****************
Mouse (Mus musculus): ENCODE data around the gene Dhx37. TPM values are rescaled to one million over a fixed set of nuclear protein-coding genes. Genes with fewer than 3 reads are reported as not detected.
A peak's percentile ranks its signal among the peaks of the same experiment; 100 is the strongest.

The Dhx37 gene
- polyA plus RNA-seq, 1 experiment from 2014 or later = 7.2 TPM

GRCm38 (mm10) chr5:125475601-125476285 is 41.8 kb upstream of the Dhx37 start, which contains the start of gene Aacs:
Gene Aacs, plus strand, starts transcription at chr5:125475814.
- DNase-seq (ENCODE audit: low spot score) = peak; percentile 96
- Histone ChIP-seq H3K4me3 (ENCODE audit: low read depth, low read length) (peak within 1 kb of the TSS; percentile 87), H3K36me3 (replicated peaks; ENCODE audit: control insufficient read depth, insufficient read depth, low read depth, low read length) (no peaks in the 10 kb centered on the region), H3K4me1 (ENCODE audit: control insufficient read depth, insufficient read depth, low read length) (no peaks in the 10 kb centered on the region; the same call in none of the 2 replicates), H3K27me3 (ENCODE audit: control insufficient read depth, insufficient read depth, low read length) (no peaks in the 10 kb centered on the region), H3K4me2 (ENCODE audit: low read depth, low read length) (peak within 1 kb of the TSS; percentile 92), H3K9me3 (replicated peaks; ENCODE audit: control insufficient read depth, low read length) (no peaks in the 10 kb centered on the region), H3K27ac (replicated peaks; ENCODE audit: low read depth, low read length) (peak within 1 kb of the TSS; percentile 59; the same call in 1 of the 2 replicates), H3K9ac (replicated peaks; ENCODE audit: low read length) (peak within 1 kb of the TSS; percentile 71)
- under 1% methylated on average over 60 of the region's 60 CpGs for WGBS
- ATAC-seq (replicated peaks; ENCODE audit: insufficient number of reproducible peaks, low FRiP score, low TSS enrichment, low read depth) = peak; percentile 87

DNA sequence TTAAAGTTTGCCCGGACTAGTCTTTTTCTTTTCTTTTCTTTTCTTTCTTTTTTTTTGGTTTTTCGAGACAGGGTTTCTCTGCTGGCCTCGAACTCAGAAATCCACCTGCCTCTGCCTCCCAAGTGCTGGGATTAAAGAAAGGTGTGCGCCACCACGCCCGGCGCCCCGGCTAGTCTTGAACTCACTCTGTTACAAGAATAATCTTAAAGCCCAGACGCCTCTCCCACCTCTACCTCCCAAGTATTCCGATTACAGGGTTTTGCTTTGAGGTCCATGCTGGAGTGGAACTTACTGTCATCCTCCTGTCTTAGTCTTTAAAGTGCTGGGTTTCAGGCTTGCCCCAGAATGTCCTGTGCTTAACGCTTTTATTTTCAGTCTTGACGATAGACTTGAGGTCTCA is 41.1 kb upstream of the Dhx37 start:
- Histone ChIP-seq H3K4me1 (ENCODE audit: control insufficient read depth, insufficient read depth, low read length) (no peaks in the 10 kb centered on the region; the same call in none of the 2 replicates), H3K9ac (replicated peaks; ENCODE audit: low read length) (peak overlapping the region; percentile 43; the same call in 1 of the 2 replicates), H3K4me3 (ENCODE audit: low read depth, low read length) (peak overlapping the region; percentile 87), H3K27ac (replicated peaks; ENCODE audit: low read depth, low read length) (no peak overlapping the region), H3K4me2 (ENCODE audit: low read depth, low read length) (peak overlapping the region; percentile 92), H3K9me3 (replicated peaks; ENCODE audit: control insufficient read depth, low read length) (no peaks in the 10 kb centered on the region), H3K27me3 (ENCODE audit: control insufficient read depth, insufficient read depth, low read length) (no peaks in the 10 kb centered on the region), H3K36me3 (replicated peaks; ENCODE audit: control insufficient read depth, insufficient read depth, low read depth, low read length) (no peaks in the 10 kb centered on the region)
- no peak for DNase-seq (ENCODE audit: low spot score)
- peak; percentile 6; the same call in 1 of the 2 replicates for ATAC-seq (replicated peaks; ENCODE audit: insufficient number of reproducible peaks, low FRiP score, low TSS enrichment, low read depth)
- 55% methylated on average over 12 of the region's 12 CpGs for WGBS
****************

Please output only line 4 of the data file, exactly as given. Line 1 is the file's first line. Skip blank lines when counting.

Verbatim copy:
- polyA plus RNA-seq, 1 experiment from 2014 or later = 7.2 TPM